My sister urged me, as a writer, to document these outrageously odd times in which we are living. So today I begin what should become a series -- the Plague Diaries, perhaps? -- of entries, not so much about the mundane details of what's going on in my life, necessarily. I'll be writing about something that stands out. A thought, a significant moment, or other observations.
Today, I was thinking about how my son is experiencing this unprecedented global health emergency. For him, it's much different than it is for us, I'm certain. For one thing, we're continuing our practice of not watching television news in front of him, something we started when he was young because of the very real possibility of violence and tragedy. Instead, we have only talked with each other about very practical realities. He understands why the schools and workplaces are shut down and the new cautions we have to take about our contact with others.
"We're trying to keep others safe," I tell him, "as well as ourselves."
So when the Cub Scout hike planned for tomorrow was cancelled, he only said, "I thought it would be."
To him, these are different times for sure, but distinctly different from my own experiences, as well. He's not the one fretting about when the stores will restock toilet paper -- hopefully before the large pack I bought when my sister visited two weeks ago runs out. He's not the one crunching numbers, trying to figure out what it will mean if the two part-time jobs I do which are currently on perpetual pause don't restart for months, or even forever. He's not the one chatting over messenger with my siblings, trying to figure out how to convince our Baby Boomer father to keep himself safe.
Instead, my son's days are like an augmented summer. Late bedtime, extra playtime, plus a school day's worth of academic instruction, led by his "teacher-mommy." In the past week, I'd guess, he's had more parental attention than he usually gets in a month. And in between our lessons, he gets to create projects on Scratch or build LEGO inventions. Or get Mommy hugs.
I'm sure it's not altogether bad. In fact, looking back from adulthood, these days might seem almost magical to him. Special.
I know this because of my memories of the 1975 flood. Or rather, what I don't remember about it. I don't remember fear, or property damage, or murky water. I don't remember any sense of worry. In fact, I'm not even certain how long we were evacuated, or what kind of condition our place was in when we returned. I don't remember seeing my dad's doctor office after the flood, the one we still lived above, just before our family moved from that apartment to a home across the river. I don't remember any of that.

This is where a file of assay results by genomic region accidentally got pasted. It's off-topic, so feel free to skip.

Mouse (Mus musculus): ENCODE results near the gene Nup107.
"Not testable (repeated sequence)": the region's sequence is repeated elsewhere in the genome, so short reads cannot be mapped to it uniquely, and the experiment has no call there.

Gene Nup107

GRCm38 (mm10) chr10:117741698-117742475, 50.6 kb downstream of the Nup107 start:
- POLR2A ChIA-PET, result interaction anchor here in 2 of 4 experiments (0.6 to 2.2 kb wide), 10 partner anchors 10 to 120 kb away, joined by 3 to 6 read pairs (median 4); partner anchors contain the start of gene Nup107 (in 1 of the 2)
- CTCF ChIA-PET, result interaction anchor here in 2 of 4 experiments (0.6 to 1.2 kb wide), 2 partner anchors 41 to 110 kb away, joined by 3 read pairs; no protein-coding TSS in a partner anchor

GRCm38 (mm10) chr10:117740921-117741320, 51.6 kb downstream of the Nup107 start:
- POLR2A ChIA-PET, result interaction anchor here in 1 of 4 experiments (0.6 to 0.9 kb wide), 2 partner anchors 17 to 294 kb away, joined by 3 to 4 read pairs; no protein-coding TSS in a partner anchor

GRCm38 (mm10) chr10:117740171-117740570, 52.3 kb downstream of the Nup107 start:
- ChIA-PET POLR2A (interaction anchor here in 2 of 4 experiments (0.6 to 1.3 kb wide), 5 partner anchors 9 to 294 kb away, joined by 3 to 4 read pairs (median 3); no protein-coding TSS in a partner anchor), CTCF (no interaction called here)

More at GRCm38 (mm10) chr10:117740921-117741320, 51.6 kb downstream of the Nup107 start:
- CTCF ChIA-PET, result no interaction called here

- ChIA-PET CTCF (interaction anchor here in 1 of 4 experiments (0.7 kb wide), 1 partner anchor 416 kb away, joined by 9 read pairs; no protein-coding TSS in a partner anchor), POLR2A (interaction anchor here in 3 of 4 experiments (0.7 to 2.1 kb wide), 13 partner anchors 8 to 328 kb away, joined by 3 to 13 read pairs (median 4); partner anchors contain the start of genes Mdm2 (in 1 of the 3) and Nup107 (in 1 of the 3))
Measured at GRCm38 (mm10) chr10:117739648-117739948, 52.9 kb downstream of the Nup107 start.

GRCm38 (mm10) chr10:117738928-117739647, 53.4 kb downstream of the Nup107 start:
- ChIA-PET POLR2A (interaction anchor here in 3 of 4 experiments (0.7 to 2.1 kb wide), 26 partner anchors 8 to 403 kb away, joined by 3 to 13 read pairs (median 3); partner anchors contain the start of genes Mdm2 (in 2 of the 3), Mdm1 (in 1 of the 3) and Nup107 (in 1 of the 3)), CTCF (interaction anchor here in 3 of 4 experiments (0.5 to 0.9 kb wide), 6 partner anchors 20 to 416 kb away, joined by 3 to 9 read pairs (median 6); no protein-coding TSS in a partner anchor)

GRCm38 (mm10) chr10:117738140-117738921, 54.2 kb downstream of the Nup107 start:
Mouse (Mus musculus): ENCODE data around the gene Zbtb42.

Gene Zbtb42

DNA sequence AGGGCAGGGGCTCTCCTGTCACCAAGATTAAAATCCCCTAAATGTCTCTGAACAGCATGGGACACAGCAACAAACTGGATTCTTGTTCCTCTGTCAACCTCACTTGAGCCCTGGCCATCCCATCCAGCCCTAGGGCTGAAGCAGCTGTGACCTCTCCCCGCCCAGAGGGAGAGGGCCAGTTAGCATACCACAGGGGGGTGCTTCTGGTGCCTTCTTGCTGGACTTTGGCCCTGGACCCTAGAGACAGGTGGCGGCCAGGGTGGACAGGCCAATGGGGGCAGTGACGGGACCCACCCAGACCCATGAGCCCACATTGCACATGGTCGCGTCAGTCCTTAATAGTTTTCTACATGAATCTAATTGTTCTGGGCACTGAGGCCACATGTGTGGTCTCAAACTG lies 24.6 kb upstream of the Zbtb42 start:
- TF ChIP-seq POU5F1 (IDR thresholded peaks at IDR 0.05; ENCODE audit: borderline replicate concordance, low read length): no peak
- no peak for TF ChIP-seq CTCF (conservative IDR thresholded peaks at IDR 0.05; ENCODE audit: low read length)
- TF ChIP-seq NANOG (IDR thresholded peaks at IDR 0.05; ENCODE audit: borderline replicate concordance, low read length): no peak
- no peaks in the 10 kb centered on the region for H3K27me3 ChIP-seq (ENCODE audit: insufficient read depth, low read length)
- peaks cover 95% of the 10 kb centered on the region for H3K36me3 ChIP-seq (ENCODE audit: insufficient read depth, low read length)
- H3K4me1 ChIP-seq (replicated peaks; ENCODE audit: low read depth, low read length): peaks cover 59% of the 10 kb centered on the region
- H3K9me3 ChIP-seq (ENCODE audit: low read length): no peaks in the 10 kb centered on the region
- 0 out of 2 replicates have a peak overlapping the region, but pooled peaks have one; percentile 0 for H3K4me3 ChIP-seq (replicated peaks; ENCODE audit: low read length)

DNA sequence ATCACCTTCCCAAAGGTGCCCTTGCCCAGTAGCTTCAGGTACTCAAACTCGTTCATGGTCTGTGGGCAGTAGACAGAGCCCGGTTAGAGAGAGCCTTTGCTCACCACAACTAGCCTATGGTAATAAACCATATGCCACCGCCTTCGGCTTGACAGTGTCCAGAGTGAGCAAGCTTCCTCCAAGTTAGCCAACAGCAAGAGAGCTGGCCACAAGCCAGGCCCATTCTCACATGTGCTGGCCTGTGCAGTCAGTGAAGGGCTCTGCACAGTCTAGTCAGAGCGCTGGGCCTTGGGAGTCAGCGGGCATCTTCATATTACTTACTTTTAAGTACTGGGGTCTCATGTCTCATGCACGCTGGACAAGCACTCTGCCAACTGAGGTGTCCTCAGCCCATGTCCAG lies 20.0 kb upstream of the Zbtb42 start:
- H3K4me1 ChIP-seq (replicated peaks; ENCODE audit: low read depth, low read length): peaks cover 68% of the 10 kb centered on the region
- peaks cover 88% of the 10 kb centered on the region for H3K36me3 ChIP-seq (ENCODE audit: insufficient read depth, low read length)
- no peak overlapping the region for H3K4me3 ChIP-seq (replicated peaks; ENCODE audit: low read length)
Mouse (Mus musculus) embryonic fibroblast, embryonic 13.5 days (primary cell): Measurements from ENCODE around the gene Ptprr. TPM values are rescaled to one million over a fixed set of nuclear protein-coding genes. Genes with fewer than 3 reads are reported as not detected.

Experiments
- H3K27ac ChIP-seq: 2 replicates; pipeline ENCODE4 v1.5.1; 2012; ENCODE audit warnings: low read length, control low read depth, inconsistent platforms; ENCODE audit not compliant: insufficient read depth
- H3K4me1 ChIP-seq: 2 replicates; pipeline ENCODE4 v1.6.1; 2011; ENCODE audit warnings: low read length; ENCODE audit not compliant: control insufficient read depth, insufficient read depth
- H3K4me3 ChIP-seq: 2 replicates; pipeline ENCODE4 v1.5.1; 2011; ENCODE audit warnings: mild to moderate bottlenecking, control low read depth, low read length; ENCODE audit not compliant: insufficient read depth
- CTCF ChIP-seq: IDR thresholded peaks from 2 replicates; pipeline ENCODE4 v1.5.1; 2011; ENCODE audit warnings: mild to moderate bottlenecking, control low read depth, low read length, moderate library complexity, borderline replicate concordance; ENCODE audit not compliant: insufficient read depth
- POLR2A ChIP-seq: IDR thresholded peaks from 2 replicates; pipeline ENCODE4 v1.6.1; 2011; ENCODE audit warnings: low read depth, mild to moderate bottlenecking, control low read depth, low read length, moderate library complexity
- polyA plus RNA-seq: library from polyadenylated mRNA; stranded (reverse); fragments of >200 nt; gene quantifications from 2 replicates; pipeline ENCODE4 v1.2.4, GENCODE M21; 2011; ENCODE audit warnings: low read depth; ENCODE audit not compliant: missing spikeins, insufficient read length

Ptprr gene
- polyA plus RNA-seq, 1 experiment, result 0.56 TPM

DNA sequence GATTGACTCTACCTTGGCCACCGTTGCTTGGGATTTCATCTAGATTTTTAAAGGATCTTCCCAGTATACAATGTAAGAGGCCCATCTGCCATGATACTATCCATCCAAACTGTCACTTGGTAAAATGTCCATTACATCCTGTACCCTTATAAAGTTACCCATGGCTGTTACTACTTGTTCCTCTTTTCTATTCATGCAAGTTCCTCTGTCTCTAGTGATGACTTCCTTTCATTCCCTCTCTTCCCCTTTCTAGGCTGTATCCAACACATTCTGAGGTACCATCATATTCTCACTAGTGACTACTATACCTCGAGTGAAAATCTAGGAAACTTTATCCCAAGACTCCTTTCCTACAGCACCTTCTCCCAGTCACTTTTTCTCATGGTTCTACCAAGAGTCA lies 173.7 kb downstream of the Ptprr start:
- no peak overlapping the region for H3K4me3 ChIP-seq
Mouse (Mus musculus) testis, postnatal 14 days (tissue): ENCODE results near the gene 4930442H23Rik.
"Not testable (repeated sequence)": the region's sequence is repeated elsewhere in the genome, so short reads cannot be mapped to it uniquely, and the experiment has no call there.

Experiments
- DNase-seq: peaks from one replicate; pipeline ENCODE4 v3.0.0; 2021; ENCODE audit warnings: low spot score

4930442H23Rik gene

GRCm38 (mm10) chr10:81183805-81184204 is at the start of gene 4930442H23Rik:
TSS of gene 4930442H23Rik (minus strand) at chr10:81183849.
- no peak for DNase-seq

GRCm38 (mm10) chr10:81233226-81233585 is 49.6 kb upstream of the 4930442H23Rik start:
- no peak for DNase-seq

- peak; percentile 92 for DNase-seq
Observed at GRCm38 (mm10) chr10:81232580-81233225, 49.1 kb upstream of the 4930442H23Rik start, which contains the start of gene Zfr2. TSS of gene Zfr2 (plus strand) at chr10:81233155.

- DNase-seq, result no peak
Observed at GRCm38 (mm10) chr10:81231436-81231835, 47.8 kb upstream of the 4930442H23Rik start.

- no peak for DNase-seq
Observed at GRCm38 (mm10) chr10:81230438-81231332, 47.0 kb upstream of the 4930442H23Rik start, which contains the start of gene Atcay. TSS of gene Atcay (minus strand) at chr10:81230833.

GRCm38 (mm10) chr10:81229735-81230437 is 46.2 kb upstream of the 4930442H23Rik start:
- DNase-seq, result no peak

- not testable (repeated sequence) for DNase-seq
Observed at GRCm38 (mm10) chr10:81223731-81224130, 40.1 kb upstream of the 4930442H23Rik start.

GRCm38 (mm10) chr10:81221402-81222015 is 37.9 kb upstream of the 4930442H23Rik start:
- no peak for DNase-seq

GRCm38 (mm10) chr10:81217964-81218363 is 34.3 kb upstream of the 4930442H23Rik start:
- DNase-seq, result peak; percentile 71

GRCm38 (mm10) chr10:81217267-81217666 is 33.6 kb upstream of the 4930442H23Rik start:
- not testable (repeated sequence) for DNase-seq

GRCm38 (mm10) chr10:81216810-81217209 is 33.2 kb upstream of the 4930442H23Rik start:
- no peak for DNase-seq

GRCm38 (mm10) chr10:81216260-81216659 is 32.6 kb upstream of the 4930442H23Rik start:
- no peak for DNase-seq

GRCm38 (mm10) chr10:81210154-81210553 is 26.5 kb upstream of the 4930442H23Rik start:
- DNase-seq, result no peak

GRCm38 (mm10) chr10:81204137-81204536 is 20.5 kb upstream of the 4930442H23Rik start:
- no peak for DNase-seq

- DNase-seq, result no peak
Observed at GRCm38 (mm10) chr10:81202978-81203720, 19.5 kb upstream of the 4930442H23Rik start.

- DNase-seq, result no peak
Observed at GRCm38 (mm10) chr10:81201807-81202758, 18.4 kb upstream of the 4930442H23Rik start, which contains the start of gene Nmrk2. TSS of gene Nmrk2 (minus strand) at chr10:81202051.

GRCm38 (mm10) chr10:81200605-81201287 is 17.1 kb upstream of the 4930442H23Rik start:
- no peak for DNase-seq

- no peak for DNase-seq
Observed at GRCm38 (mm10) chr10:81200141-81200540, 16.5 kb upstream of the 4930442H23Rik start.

All I remember is celebrating my brother's birthday at a friend's place. At the time, I considered her my best friend, and I've never met anyone else with her name: Kymbra. Her parents graciously took us in, despite the fact that they had four daughters of their own, including one with special needs. I know that we slept overnight there for at least a little while, but I don't remember where I slept, or how long we stayed.
I only remember that one moment: all of us gathered around a long, wooden table. The room had white lace curtains, which I thought was so fancy. I remember all of the faces around the table -- Kymbra and her sisters, all our parents -- and my brother's face, eyes wide with happiness, as he blew out the candles.
Odd to say this, because I myself was only 5 at the time, but I remember thinking that my brother probably didn't even realize we were there because of a flood. To him, it might have been a special party, just for his birthday. A slumber party that lasted for days.
And now, because I promised myself I'd try to do this every day, I'll conclude with a poem.
The Birthday Flood of '75
No mud, no disarray
only the cake, ringed
with ten faces. My family
and the friends hosting us
for this long slumber party,
of Hurricane Eloise.
My brother blows out
the candles on the round cake,
white with yellow flowers.
For me, this is the flood.
No matter how many photos
I see of submerged square-roofed
cars, canoes moored from porches,
roads running like rivers,
I remember none. No mud.
Just cake. And love.